Graduate Program (& Advanced Certificate) Status

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Course Description: 

This course is a graduate-level introduction to normative ethical theory, touching also on some metaethical issues. Our main goal will be to understand and examine different kinds of normative ethical theory: a theory that aims to answer substantive moral questions, such as: What acts are right or wrong? What kind of person should I be? We will discuss the contrast between utilitarian, or more broadly consequentialist, moral theories, and Kantian, or more broadly deontological, theories. We will discuss the relative strengths and weaknesses of these types of normative ethical theory, as well as the third major approach to normative theory, virtue ethics, which focuses primarily on personal character. We finally consider the role of theory in ethics, and the demandingness objection to major ethical theories.  

Learning Outcomes: 

By the end of the course, students will be able to:

  • demonstrate a clear understanding of the nature of consequentialist, deontological and virtue theoretic approaches to normative ethical theory
  • explain various strengths and weaknesses of the different normative theories
  • analyze and charitably reconstruct ethical arguments from readings, and summarise them clearly and succinctly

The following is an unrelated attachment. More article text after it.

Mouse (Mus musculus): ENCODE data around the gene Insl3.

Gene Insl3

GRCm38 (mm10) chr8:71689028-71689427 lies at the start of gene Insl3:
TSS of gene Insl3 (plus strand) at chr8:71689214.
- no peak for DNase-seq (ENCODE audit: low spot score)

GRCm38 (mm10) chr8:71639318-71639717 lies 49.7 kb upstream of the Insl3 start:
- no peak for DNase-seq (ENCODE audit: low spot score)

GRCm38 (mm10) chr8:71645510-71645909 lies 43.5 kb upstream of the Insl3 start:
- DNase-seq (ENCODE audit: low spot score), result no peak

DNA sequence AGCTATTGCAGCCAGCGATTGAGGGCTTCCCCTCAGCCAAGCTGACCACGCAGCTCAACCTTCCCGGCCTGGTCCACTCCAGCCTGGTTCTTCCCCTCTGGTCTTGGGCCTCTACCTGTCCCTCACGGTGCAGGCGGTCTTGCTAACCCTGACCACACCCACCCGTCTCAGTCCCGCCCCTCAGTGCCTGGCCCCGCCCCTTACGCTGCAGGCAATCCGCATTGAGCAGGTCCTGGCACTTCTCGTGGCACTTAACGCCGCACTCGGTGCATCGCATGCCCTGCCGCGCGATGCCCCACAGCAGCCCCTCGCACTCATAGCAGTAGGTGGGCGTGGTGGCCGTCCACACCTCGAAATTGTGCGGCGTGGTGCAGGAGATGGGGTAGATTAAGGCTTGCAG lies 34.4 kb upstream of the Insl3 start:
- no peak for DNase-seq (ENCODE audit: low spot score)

• perform their own evaluation and critique of the validity and soundness of arguments, both orally and in writing

Two-year Philosophy MA students taking the class as a mandatory core course will be graded based on their answer on the in-class written final exam, taken as part of the Theoretical and Practical Philosophy exam scheduled for the end of spring term. The instructor reserves the right to adjust the grade for the final exam by up to 1/3 of a grade to take into account participation and other assignments completed during the course.


A selection of five possible final exam questions will be distributed after the end of the course; one of these (chosen at random) will be the question for the exam; you will have one hour to write about it. It is advisable to prepare outlines in advance for each possible question and memorize these. I strongly encourage you to work together with your classmates to review the course material and discuss how you might answer the final exam questions. However, memorizing and reproducing on the exam answers written by others is not a good way to learn to do philosophy, and may amount to plagiarism. Do not do this!


Other students taking the class for credit will be graded based on a 2,500 word final paper on a topic agreed in advance with the instructor. The grade for the class may be adjusted from the grade for the final paper by up to 1/3 of a grade to take account of participation and other assignments completed during the term.


All course requirements must be completed in order to earn a passing grade for the class.

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